I'm very pleased to present my music video for Bosnian techno producer Oleka. I contacted the label Power Vacuum to ask if they had a project for me to work on, because I had an idea knocking around my head that I wanted to make, and figured that a deadline would ensure I stopped playing Wolfenstein long enough to work on it. Milo sent me a track he wanted a vid done for. When I played the track, however, I was blown away. The music was both better and more hardcore than the idea that I had envisioned, which was pieces of flatpack furniture animated to look like they were fucking, Gondry-style. I'm glad Milo never asked me what my first idea was.
By a process of elimination, and a bit of soul searching, and asking everyone from my best friend to my hairdresser, I settled upon a far narrower band of influences than googling 'techno music video' would provide. Architectural line art from the Sixties, Ray Metzker's urban black-and-white photography from Fifties New York and Flavio Samelo's images of Seventies Sao Paulo architecture, film noir, Akira, countless reams of photos of heavy industrial machinery, foundries, forges - all of these finally began to coalesce into the mood I was looking to convey: heavy metal noir.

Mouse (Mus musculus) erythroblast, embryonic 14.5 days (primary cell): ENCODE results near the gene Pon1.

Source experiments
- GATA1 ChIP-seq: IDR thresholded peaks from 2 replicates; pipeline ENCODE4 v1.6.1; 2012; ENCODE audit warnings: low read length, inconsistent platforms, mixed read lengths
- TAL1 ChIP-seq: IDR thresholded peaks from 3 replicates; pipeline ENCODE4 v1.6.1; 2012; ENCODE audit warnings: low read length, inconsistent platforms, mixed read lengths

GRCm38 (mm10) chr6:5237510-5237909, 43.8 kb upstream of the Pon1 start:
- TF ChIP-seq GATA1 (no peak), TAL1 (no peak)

That does not mean moody Berghain cunts in gothic-lettered hoodies sporting septum piercings. Techno, not having lyrics, exists as an antithesis to capitalism, having first been born in the industrial desert of Detroit. No capitalism = no techno. Techno's nihilism describes the necessary entropy of capitalism's excess - so fuck it - yes warehouses, yes machinery, yes moody-as-fuck black and white. It's fun to make. Yes skulls.
After two weeks gathering source images and editing an animatic, work began in earnest; modelling and texturing about 100 assets, 30+ scenes, 12 GB of projects, assets and textures made over 6 weeks of production time. Almost the whole video was made in Cinema 4D; I experimented with Octane's Toon shaders but they ultimately couldn't reproduce the toon look I've come to love using with the Cel shader in C4D's native renderer, despite the anti-aliasing requiring much larger rendered frames to look crisp. Where appropriate, I exported models to Unfold3D for UV mapping and as such there's a little Substance Designer and Painter in there - just to break up tiling surfaces more than anything.
I sincerely hope you enjoy the fruits of my labour.